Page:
Map Display Provides Window to Baltimore’s Past
Baltimore’s straight-line boundaries, vertical orientation, and variety of water features are the perfect elements for great graphical presentation.
Baltimore: A Cartographer’s Delight features Baltimore city maps from the Sheridan Libraries’ extensive collection of more than 215,000 maps. Part of the Baltimore Festival of Maps, the exhibit opens March 26 on the M-Level of Homewood’s Milton S. Eisenhower Library. On display are maps dating from the mid-19th to the 20th century, highlighting the city’s growth and development and its rail and trolley systems. Also featured are early design plans for the university’s East Baltimore and Homewood campuses.
“We are delighted to provide insights into Baltimore’s rich history through our selection of city maps,” said James Gillispie, head of the Government Publications/Maps/Law Library at the Sheridan Libraries, and curator of the exhibition. “And we have just launched a website to provide a guide to all of our historic maps, with an emphasis on maps relating to Maryland,” he said. The historic collection includes road maps, souvenir and tourist maps, and topographical maps.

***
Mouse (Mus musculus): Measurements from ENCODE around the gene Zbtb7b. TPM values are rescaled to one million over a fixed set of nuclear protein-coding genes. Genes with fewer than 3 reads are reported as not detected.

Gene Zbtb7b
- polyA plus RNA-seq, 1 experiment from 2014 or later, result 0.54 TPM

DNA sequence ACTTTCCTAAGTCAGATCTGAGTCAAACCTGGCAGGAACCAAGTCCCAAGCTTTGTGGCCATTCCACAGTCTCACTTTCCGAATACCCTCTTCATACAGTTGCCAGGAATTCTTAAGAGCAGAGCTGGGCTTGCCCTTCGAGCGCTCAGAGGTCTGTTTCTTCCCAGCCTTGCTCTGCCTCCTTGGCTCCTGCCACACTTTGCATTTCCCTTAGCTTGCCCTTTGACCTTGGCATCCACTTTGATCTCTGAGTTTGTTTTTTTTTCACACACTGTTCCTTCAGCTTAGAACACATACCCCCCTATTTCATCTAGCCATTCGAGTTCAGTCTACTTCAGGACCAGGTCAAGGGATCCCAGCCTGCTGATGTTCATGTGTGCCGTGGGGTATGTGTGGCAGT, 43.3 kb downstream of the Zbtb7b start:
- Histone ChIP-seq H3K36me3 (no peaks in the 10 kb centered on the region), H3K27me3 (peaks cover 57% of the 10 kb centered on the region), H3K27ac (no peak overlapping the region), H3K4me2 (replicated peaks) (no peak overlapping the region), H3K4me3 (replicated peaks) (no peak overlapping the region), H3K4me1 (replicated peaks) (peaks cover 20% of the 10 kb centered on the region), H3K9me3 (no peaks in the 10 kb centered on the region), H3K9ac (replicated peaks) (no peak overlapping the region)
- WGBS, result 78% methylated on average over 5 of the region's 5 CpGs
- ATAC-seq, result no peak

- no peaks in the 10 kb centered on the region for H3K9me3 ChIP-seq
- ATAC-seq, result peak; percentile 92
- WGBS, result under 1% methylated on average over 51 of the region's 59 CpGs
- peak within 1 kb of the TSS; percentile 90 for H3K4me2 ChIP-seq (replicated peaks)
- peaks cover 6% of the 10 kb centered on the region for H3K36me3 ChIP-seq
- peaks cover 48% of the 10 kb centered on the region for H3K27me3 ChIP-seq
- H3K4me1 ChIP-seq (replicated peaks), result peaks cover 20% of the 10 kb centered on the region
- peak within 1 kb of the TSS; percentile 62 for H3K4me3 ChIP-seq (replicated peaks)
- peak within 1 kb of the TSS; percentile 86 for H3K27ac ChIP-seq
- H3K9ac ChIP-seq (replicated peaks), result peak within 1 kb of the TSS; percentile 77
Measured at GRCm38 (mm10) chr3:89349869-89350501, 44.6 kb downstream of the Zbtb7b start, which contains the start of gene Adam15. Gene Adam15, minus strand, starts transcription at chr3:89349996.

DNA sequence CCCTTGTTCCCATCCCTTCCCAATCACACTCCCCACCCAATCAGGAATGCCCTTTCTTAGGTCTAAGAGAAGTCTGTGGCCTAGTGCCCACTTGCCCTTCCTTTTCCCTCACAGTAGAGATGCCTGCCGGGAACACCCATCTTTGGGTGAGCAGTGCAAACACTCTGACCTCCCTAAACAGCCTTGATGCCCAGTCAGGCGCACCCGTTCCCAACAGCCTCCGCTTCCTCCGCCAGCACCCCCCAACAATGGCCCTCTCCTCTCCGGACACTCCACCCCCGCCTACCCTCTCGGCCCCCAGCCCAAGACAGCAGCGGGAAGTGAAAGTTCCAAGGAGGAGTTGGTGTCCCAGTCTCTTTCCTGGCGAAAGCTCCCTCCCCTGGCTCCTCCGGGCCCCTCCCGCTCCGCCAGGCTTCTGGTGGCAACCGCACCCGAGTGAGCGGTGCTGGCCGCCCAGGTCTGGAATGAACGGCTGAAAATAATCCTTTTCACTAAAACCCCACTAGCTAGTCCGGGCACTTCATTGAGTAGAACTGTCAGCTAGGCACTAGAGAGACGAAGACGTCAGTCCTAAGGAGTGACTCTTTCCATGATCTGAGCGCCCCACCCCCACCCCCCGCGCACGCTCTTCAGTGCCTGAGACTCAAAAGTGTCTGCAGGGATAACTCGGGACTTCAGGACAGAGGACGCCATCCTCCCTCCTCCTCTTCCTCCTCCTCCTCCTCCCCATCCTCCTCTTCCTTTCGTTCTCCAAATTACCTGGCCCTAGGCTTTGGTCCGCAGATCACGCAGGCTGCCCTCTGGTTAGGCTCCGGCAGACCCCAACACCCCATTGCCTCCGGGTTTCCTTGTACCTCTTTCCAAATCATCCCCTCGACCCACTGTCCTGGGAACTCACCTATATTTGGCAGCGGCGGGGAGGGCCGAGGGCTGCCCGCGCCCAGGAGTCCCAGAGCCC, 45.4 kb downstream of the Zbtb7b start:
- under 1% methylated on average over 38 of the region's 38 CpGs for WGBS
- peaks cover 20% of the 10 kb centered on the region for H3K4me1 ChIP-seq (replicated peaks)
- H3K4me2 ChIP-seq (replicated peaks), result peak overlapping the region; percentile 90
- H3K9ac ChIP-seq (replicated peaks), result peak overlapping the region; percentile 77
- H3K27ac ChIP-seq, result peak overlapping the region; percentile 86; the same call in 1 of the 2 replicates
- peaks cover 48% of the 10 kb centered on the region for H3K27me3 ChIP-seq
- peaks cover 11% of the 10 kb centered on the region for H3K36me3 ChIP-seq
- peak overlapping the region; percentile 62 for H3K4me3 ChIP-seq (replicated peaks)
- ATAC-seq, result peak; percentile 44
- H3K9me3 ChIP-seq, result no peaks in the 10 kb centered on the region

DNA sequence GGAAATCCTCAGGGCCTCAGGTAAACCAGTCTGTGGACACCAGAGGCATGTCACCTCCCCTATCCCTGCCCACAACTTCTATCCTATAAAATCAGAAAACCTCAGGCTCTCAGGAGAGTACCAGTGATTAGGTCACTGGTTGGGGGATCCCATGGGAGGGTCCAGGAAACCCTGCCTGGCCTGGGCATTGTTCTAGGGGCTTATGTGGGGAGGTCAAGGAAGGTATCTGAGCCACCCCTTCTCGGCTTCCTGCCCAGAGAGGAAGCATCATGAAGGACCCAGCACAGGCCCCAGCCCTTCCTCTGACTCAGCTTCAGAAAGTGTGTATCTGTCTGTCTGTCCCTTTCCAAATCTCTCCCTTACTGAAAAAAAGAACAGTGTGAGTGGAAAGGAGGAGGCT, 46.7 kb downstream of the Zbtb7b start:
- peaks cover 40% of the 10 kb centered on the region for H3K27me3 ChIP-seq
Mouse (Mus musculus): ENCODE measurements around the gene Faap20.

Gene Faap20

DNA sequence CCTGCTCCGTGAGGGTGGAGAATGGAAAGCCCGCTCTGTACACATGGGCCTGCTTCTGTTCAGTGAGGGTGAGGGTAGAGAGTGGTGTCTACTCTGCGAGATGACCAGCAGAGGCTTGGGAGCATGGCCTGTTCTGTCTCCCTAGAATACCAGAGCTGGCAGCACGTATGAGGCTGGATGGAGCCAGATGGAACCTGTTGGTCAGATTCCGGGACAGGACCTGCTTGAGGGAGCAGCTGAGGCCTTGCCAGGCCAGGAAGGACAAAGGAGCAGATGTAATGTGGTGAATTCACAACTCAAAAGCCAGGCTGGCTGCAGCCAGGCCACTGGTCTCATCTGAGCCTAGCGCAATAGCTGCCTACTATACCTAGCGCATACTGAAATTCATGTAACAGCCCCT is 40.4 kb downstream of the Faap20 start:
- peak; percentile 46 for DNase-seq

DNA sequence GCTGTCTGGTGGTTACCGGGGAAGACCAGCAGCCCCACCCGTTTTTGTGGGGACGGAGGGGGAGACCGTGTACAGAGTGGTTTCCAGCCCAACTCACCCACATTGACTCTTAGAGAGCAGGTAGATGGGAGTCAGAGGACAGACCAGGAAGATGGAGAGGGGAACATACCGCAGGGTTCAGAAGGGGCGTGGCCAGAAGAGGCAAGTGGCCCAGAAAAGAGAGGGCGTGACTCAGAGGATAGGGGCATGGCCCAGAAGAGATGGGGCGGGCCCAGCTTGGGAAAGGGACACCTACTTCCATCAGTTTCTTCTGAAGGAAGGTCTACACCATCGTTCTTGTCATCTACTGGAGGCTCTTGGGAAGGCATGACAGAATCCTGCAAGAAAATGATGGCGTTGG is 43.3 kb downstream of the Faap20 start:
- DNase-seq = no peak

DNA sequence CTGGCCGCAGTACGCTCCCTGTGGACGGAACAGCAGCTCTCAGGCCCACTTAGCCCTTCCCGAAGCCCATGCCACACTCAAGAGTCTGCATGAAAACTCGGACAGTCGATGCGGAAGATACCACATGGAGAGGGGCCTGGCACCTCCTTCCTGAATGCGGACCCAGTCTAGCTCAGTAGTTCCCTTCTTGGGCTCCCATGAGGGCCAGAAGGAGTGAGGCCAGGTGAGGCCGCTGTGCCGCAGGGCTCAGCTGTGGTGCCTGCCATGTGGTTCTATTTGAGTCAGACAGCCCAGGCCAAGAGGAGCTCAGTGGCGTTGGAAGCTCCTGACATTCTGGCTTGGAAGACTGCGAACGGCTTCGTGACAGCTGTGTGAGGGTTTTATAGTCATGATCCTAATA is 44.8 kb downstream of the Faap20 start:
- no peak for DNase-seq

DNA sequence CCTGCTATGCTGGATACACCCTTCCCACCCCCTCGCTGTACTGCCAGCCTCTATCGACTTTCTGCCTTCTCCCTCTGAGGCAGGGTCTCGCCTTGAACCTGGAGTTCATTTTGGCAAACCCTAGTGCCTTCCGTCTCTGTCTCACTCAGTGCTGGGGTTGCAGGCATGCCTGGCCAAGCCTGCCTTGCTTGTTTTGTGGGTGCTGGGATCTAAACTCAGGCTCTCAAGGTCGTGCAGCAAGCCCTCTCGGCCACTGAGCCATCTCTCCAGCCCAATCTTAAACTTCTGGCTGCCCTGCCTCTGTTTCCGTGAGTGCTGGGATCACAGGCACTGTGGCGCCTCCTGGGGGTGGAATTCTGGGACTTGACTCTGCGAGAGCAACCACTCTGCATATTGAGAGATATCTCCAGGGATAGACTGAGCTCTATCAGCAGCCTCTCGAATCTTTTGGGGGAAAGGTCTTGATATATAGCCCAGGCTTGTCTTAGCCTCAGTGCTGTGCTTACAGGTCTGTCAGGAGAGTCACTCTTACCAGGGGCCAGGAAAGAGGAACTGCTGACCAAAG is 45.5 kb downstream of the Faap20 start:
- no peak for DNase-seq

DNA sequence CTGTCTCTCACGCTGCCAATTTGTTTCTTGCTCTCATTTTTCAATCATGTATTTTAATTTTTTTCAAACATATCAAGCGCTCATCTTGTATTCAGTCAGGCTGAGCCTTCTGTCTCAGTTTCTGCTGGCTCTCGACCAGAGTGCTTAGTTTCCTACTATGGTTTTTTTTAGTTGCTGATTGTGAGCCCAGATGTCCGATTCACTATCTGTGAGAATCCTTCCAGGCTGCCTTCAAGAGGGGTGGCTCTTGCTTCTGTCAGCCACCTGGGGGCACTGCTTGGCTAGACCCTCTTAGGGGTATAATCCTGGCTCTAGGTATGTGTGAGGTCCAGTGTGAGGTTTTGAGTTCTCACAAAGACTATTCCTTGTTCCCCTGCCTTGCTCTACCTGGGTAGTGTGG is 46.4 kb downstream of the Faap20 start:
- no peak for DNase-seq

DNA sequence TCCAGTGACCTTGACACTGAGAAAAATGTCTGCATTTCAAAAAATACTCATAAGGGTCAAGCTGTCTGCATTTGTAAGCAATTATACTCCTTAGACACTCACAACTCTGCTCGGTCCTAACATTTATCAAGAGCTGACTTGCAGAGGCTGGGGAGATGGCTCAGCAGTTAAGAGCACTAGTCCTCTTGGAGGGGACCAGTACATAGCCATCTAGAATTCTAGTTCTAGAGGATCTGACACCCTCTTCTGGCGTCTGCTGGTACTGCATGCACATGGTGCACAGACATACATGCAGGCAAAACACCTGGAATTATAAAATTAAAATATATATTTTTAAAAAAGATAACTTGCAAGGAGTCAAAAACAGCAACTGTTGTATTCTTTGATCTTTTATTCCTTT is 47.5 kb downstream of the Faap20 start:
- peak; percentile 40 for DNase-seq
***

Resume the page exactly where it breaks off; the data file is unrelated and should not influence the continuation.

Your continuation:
The Eisenhower Library display runs through August 18, and may be viewed Monday through Thursday from 8 a.m. to midnight, Friday and Saturday from 8 a.m. to 10 p.m., and on Sunday from 10 a.m. to midnight.
The Baltimore Festival of Maps, a citywide celebration of mapping, runs from March 15 through June 8 with more than 45 exhibitions, tours, seminars, performances, lectures, hands-on activities, workshops and films. For a schedule of Baltimore Festival of Maps activities, visit http://www.BaltimoreFestivalofMaps.com